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HolidayBuyer's Guide

How the sex life of screwworm flies saved billions

Research conducted in the 1950s came under ridicule, but over the decades since has done more for agriculture than anyone could have guessed.

A sterilised male screwworm fly tagged for observation.

Peggy Greb/US Department of Agriculture

In the 1950s, entomologists Edward F. Knipling and Raymond C. Bushland conducted research into the "sex life of the screwworm fly." A quarter of a million dollars in government money, spent on decades of studying the reproduction of an insect with a name that sounds silly.

But it wasn't silly, and Knipling and Bushland's work went on to save agriculture enormous amounts of money in the decades to come. This week, Knipling and Bushland have been posthumously awarded a Golden Goose, a prize that honours "scientists whose federally funded work may have been considered silly, odd, or obscure when first conducted but has resulted in significant benefits to society."

The screwworm fly can be a massive problem when raising livestock. The flies lay their eggs in flesh wounds in living animals. When the eggs hatch, the larvae feast on the living flesh of their host. This is known as flystrike, and can be fatal. Treating and preventing it costs vast sums of money.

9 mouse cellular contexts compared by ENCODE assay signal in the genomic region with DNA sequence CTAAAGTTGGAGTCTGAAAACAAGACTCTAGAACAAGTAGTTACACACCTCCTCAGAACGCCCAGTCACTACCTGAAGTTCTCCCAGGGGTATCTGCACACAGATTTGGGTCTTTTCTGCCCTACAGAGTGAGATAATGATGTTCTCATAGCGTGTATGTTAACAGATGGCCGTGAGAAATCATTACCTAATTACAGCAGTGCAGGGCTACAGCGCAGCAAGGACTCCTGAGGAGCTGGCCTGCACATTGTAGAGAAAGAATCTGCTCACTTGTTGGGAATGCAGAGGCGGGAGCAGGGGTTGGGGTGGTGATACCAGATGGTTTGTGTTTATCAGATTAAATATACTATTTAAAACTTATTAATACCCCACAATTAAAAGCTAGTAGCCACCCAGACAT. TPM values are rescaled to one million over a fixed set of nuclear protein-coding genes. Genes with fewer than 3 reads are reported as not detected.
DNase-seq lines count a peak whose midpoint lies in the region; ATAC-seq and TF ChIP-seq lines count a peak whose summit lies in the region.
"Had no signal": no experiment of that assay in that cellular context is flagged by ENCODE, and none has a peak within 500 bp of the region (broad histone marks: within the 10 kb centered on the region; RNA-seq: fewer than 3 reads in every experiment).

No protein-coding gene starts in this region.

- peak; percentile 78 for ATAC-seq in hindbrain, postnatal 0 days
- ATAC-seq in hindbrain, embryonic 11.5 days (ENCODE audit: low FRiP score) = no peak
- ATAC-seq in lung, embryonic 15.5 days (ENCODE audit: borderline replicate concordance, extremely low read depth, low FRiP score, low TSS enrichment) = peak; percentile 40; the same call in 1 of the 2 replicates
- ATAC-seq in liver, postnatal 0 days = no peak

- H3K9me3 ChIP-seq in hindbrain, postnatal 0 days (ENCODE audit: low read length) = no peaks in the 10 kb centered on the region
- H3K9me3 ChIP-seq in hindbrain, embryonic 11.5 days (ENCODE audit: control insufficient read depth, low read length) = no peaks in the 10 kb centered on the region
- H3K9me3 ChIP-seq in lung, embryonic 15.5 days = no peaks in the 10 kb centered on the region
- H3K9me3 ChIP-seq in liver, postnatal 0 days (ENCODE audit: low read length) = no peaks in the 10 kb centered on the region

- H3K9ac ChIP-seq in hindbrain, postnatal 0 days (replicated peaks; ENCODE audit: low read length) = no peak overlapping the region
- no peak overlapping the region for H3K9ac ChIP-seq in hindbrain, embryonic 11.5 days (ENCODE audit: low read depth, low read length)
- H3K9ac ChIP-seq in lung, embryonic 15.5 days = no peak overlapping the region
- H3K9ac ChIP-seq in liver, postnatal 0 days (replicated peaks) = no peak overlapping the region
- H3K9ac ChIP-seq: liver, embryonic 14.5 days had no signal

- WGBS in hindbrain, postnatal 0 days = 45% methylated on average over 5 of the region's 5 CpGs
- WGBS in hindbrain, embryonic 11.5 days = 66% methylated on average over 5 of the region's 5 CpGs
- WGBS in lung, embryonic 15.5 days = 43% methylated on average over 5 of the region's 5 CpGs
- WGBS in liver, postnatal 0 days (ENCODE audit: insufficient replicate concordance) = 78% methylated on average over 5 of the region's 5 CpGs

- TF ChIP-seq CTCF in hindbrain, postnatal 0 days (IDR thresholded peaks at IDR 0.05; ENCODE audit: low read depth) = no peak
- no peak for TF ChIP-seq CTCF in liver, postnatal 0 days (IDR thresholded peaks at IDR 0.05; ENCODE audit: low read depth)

This is where Knipling and Bushman enter. They discovered that female screwworm flies are monogamous, only mating with one male in their entire lives. Male screwworm flies, on the other hand, mate with many females. If they could somehow sterilise male screwworm flies, and release these sterile males in large numbers, perhaps they could eliminate the fly entirely by tricking the females into wasting their single mating on a sterile male.

However, the solution was elusive, and wasn't to arrive until after WWII. The researchers came across a paper by geneticist Hermann J. Muller on the effects of nuclear radiation. In the course of his research, Muller found that radiation rendered male fruit flies sterile.

After successfully experimenting with X-rays, Knipling and Bushland procured a piece of radioactive cobalt for a large-scale test, and in 1955 were able to announce their successful test in the real world. They had successfully eradicated screwworm flies on the small island of Curacao.

As the research was applied across the United States, it represented an annual saving of $200 million ($1.8 billion in today's money). In the years since, the savings have come to billions of dollars, and the sterile insect technique has successfully been applied to other insect pest populations, such as fruit flies and tsetse flies.

And, going forward, it could do even more. It's been identified as a potential solution for eradicating populations of malaria- and zika-carrying mosquitoes, as well as other crop-destroying pests.